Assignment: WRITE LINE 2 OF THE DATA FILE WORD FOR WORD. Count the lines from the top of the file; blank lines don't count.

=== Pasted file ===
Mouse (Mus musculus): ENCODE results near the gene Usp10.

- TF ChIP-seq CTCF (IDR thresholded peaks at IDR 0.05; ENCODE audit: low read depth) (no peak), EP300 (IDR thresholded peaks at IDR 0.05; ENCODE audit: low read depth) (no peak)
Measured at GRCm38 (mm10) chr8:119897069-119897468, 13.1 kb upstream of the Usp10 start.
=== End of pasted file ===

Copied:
- TF ChIP-seq CTCF (IDR thresholded peaks at IDR 0.05; ENCODE audit: low read depth) (no peak), EP300 (IDR thresholded peaks at IDR 0.05; ENCODE audit: low read depth) (no peak)